Here’s an example. I live close to Washington, D.C., where the Catholic University of America is located. It doesn’t bother me at all that the University is near to some of the rougher, inner-city regions of D.C. I see it as an opportunity for loving, incarnational lay Catholic witness. However, beyond the St. Paul Street Evangelization, which has more recently begun in the area, I am not aware of much *lay* Catholic activity in these parts of D.C. To be careful here, I could be missing (and missing out on) a good bit. I hope that I am. I truly do. (I also hope that if I am missing it, I do find more of that lay Catholic witness!) In any event, I find myself challenged by Jim’s words to find a way, even with my physical disability *and* my chronic pain issues, to actually get out to D.C. myself, in my wheelchair, and try to *be* more of that radical Catholic lay witness that I want to see in others! Therefore, I thank him for the challenge that he gave to me and other lay Catholics!

    However, I also wrote that I don’t *entirely* share Jim’s perspective (obviously, as I’m Catholic), and I wrote that I think he would see more of the lay witness that he perceives to be lacking if he would actually become Catholic. Actually joining the Church and being an active member of a parish can lead one to see more encouraging things than one can see through only, or mostly, attending Mass (even for years) at a parish as a Protestant. Even more importantly, if the Catholic Church truly has kept the ancient faith better than contemporary Protestantism (which Jim seemed to say, at least to some extent– Jim, please correct me if I misread what you wrote!), then in my view, that should trump a lacking Catholic social witness which *could* be improved by one’s own coming into full communion with the Church! Of course, I would say that, as I am Catholic– but I say it, ultimately, because if the Catholic Church is what she claims to be, then that consideration truly should trump all others.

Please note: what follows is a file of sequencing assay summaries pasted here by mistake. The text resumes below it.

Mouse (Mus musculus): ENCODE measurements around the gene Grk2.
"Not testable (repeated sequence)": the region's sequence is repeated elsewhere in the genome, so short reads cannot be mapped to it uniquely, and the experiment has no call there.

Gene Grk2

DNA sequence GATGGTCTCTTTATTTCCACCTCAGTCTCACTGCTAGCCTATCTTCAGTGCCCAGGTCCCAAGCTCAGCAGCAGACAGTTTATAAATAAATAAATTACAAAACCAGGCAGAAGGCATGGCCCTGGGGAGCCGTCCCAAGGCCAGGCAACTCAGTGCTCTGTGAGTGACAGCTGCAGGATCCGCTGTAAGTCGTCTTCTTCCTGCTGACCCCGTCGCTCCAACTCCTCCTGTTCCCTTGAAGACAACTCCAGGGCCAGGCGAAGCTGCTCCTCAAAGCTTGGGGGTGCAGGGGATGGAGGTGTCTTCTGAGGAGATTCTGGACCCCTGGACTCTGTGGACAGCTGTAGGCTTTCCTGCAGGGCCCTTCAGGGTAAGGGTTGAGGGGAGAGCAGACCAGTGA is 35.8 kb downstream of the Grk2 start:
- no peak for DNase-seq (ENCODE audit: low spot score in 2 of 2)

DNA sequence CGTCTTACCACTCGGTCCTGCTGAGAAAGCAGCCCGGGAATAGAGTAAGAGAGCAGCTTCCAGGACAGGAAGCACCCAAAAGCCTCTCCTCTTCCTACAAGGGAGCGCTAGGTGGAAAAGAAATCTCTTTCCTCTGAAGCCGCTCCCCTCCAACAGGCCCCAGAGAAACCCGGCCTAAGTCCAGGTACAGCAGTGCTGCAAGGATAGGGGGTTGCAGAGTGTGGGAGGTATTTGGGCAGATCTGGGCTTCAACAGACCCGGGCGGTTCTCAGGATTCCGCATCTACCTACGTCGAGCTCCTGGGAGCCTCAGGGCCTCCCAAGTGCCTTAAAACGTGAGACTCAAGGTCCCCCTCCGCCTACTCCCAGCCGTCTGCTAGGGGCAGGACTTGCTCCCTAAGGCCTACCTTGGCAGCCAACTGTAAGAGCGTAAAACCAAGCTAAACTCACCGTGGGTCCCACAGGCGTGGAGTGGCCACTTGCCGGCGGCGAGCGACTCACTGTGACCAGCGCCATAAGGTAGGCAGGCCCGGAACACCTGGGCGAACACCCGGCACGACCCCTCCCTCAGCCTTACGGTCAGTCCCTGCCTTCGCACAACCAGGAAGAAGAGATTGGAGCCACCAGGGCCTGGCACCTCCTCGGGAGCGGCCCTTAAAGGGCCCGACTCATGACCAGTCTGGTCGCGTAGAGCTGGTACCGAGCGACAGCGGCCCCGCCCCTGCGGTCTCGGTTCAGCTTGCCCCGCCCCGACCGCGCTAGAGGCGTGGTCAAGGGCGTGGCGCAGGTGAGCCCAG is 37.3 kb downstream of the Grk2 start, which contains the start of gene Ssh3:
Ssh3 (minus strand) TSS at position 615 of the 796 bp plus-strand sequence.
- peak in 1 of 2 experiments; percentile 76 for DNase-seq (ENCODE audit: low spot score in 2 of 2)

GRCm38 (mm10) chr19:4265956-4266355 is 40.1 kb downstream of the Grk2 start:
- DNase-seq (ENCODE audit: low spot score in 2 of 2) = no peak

55. I would probably be Catholic if it were not for this issue.

    Be Catholic. Come home. You can help transform the parish you lament, and in so doing, not just impact a church, but The Church. Be the right kind of Luther.

    Pax Christi,

    Brent

  56. The tragedy is not that Protestants with “a certain logic” convert to Catholicism, the tragedy is that so many Protestants (and Catholics) can misread their motives and logic and reduce their motives and logic to something easier to put on blast in a quick post.

    Whenever you summarize the “logic” or “argument” of another whom you intend to refute, it’s a good rule of thumb (and, more importantly, of charity) to (if possible) always ask them whether they recognize that logic or argument as belonging to them. If they can, you have successfully engaged in the first responsible step of dialogue. If they cannot, you may be like an adult referee who, after the adults leave the gymnasium, lowers the height of the standard basketball goals to about 7 ft. so you can do fancy slam dunks with nobody guarding the rim and compare them to the less impressive highlights from the games you just refereed. It’s easier to lower the rim and attack it when nobody is defending it than it is to attack it at full height while guarded.